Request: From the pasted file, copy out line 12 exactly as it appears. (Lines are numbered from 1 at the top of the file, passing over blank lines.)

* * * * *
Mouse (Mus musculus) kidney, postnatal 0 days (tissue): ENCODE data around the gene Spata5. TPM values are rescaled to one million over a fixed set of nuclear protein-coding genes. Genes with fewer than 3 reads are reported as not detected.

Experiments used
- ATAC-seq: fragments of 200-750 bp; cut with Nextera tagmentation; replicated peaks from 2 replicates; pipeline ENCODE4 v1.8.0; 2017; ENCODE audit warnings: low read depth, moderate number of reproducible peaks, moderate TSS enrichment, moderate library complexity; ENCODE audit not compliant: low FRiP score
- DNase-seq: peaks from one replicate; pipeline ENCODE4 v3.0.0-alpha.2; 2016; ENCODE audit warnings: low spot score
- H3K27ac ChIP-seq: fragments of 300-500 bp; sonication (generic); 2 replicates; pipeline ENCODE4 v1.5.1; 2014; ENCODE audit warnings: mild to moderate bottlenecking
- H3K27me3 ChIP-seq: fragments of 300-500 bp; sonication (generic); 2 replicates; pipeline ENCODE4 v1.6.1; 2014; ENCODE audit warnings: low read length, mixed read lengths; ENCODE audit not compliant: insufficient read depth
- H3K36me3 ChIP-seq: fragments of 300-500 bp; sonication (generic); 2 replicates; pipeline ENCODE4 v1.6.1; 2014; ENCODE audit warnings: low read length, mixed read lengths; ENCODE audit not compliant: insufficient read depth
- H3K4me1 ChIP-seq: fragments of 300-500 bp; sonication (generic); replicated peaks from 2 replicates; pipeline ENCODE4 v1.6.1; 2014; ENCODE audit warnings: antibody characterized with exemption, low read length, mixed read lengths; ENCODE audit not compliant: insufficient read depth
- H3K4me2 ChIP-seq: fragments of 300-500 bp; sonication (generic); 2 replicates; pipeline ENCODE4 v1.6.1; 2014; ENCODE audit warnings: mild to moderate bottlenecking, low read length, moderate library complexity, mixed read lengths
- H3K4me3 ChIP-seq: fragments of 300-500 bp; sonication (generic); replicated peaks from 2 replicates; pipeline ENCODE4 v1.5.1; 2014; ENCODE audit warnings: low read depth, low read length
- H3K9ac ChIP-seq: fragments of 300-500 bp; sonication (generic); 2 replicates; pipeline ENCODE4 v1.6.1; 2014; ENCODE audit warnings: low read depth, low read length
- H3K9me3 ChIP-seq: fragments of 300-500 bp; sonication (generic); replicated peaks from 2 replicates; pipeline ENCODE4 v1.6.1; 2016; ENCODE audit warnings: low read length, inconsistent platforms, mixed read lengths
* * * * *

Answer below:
- H3K9me3 ChIP-seq: fragments of 300-500 bp; sonication (generic); replicated peaks from 2 replicates; pipeline ENCODE4 v1.6.1; 2016; ENCODE audit warnings: low read length, inconsistent platforms, mixed read lengths